|TRI-bike; take two||chazman|
Jul 28, 2002 3:18 PM
|OK, so I finally decided on a TRI bike and go to the shop to get sized up. The guy at the shop talks me out of it and convinces me that (since I do not own a road bike) if I train on a tri-bike I will hate myself. I am buying the bike because I want to race triathlons in the next year or two. I ride mountain bikes for recreation and train extensivly for marathons. I think tri would be a great way to do some road racing without having to worry about killing people due to my lack of road skills (e.g. no drafting in tri-s).
Any opinions on what I should do bike wise?
|re: it's up to you but...||Akirasho|
Jul 28, 2002 3:34 PM
|... he's kinda right...
TT/Tri bikes can have very specific geometries which make them ill suited to some terrains (not impossible, just less efficient than a true road geometry frame).
If you're just thinking of Tris, and are unsure of where your future lies in that sport... a road bike is a safer overall bet to begin... if after a fashion, you decide that Tri is gonna be your thing... then start looking at TT/Tri specific geometries... and keep the road bike for courses and distances where it might be more appropriate (the Cervelo Soloist is worth a look http://www.cervelo.com/text-bikes-Solo.html )
There are of course, exceptions and other opinions.
Remain In Light.
|re: TRI-bike; take two||outacontrol|
Jul 28, 2002 4:19 PM
|Another bike that is designed for both the road and Tri's is the Kestrel Talon.
Jul 28, 2002 4:36 PM
|The LBS saleman's claims against buying a pure tri-bike are hooey. I'd say the personal ideosynchrosies of one's biomechanics negate such a broad and sweeping comment. Personally, my first two non-mountain bikes were both tri-bikes, first a Cannondale 2.8 R700 with a moderate tri geometry (75 deg. STA), and later a Softride PowerWing 650 dialed into a 78 deg. STA. I hated neither in terms of their riding characteristics; in fact, I really enjoyed both of them.
I currently own a road bike with, by way of comparison, a relaxed STA of 73. Why did I switch? I got out of tri-ing for a while, moved to a non-bike-friendly city, and wanted something where the brakes and shifters were colocated for safety (...and I really wanted an excuse to buy another tribike eventually).
There are,however, things to consider before going tri. First, stay out of your aero bars when group riding. Not only is it poor etiquette, but it's also potentially dangerous since you can't brake instantly nor are you as equally balanced. Second, balance can feel weird. More of your weight is distributed forward and that can give the bike a twitchy feel, but, again, it's easy to adapt to. Finally, unless you have a great LBS, 650 wheels can be hard to find tires/tubes for locally, assuming you buy a 60 wheeled-bike.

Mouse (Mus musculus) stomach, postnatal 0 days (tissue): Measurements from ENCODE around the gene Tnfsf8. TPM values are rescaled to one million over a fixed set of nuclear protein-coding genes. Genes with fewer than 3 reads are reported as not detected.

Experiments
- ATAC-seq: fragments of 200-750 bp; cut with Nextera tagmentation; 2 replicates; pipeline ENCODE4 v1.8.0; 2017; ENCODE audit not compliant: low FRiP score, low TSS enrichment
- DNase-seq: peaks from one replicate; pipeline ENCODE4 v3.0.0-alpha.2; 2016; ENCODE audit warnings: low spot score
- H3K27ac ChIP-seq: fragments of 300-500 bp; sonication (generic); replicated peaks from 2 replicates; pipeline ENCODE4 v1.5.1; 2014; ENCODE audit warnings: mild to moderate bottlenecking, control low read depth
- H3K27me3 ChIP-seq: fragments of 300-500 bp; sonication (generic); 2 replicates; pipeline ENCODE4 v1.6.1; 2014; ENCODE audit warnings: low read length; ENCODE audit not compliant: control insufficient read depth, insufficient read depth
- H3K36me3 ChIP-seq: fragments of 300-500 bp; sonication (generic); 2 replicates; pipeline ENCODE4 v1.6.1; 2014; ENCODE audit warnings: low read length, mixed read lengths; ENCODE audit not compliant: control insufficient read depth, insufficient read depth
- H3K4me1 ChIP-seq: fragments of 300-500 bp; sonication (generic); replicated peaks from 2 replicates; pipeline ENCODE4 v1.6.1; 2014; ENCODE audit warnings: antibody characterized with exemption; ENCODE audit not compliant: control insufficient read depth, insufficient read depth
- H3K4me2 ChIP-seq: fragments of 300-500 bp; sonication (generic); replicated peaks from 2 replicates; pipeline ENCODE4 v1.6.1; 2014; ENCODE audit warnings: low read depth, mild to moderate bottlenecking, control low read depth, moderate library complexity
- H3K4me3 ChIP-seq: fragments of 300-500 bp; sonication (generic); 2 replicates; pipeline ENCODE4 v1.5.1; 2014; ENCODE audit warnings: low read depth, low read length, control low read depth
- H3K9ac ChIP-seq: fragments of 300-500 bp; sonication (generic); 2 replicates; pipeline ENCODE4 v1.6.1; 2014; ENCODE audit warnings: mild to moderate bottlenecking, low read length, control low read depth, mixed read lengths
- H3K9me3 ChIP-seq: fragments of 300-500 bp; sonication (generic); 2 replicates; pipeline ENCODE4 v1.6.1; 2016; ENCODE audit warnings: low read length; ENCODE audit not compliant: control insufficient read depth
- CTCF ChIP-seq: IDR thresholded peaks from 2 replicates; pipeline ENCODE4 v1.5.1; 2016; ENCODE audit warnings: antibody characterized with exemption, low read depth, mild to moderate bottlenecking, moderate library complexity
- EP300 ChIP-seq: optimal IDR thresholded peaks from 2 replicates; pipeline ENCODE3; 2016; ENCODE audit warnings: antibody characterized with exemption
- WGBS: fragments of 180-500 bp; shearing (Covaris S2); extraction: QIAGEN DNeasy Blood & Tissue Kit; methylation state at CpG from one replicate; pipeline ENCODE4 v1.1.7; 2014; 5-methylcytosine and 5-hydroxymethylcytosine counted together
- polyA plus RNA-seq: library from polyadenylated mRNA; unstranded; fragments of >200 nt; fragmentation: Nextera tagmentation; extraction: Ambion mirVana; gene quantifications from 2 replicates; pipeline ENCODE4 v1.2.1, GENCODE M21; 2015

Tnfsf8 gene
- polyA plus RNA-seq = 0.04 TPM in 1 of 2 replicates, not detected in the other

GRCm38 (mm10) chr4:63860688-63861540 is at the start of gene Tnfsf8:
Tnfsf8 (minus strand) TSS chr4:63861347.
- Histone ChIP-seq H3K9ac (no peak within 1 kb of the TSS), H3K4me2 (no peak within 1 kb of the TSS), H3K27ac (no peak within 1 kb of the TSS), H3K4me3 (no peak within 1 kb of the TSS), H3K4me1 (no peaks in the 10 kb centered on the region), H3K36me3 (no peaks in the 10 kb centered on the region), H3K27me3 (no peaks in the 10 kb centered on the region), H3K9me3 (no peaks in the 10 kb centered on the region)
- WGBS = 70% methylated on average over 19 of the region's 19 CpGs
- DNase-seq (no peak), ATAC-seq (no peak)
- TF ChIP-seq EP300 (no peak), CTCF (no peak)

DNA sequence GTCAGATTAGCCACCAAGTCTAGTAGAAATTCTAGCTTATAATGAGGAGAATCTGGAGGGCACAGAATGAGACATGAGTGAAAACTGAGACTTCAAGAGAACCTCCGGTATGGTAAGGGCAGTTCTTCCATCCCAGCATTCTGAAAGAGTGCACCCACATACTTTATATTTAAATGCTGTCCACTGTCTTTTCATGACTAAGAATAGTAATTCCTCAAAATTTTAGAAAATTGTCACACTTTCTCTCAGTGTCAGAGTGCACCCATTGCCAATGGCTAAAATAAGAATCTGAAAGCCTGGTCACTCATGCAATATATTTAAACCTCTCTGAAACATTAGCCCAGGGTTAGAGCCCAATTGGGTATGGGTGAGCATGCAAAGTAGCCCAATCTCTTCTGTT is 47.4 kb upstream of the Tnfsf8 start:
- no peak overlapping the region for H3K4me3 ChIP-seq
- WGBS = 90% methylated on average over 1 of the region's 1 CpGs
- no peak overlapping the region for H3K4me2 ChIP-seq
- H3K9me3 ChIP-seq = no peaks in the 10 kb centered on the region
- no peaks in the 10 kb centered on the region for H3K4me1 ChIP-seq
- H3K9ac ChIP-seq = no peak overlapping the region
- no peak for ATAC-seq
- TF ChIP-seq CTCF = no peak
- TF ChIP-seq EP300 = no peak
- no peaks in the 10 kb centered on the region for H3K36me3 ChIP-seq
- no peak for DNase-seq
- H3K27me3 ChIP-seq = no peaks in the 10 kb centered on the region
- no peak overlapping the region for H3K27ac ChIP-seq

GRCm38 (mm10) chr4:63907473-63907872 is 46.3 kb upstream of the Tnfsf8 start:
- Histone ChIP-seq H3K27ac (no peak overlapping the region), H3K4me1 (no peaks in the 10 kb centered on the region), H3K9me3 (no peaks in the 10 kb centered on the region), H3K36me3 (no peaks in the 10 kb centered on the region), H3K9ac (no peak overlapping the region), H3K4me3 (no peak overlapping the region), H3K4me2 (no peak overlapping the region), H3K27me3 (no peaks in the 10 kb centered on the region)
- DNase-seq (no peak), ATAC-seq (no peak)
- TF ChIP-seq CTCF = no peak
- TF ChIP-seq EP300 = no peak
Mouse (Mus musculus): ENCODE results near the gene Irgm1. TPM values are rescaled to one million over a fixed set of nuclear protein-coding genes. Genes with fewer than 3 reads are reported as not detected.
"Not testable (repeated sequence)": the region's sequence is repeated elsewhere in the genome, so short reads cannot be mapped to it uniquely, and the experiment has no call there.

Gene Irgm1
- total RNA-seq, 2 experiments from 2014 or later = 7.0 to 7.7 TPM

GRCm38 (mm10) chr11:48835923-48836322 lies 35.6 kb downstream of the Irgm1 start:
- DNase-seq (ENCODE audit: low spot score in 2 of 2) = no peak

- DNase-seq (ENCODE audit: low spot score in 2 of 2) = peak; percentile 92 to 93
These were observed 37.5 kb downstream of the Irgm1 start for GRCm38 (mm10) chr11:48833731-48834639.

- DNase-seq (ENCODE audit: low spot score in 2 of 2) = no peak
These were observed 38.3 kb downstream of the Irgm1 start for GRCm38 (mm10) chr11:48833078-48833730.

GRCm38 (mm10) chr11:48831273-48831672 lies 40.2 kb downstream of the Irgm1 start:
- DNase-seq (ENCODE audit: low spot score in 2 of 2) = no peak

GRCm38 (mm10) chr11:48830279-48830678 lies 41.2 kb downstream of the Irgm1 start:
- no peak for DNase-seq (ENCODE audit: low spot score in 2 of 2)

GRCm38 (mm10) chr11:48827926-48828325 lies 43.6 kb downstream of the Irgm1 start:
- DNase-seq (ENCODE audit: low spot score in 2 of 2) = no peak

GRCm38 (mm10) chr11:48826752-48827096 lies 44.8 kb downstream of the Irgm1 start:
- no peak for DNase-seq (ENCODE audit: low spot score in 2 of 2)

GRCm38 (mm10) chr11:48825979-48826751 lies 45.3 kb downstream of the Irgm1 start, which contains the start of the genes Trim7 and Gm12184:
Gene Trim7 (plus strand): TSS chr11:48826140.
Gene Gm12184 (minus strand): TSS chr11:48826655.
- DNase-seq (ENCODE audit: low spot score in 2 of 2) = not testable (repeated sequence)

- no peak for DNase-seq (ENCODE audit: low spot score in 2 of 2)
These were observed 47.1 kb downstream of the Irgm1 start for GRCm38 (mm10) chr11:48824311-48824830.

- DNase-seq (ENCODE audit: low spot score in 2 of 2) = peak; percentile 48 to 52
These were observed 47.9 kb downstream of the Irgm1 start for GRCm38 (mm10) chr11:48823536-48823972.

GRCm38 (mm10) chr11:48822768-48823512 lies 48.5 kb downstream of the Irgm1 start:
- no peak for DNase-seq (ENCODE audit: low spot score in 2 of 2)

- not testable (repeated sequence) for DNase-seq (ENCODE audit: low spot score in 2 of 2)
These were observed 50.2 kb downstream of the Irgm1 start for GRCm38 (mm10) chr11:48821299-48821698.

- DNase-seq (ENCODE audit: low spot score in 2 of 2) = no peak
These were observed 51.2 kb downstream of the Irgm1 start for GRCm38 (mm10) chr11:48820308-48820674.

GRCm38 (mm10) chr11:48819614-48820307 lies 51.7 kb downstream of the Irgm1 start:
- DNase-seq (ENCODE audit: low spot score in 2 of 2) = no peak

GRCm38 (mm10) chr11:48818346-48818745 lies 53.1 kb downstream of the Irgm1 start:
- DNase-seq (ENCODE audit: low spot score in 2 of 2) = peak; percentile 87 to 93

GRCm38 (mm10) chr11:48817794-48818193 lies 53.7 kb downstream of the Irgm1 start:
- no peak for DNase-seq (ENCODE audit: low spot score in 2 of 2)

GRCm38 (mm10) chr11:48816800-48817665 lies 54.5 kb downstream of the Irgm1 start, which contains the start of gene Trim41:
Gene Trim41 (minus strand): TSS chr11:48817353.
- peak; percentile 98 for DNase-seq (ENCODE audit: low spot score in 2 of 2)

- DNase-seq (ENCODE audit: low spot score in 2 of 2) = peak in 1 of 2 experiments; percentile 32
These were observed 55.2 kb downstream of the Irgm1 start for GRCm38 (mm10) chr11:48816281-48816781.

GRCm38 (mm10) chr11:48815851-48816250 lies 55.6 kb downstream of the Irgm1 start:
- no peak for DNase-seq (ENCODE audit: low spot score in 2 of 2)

I'd say that the best policy is to ride as many styles as you can including aggressively angled/short top tube tri bikes like QRoo, moderately angled tri bikes with longer tubes like Cervelo (seat clamp at the rear) or Aegis, box geometry road bikes, and "longish" top tube road bikes like Lemond.
The bottom line is that you can race tri's on anything with any set-up. Aero bars and deep dish wheels are great, but they're not a requirement...nor will they initially provide substantial time savings. They have their place, but don't limit yourself to bikes so equipped if you find something you like more.
...And, ultimately, BUY WHAT YOU LIKE.
Jul 29, 2002 4:20 AM
|from personal observation, the majority of triathletes use road bikes. From Sprints (mostly beginners) to Kona (unarguably all very serious athletes) the majority of the field is road bikes.
there's a reason for it. A road bike is (generally) a more practical, more comfortable bike for most training/riding, and even a 'serious' triathlete only races a few tris per season.
So for those 4 races per year, one may finish their sprints in 1:07 rather than 1:08, finihshing 168th rather than 169th. Is it really worth it?
Jul 29, 2002 5:09 AM
|From my experience, most amateure/part-time triathletes ride road bikes. I'd guess that's due to bicycles' general expense and, like you said, that most people only race a couple/three tri's a year.
However, at the bigger races like Kona, Wildflower, Vineman, IM California, etc..., you typically see half if not more dedicated tri-bikes. Unfortunately, I can't get last year's bike survey to load from Slowtwitch, but Emp's opening story suggested that the age group Kona field was split half and half.
Also, I'm still not convinced that either one is more comfortable than the other as a generalization. Again, I think it comes down to fit and personal preference.
I totally agree with you assessment of times/cost benefit. If the guy wants a tri-bike, he should buy it because he likes the bike, not because it MIGHT shave 20 seconds off of his overall time.
|1/2 and 1/2||SteveO|
Jul 29, 2002 5:38 AM
|agreed, kona is usually 1/2 and 1/2. I figured majority by subtracting pros from the equation (heck, I'd own a TT bike if it were GIVEN to me).|| |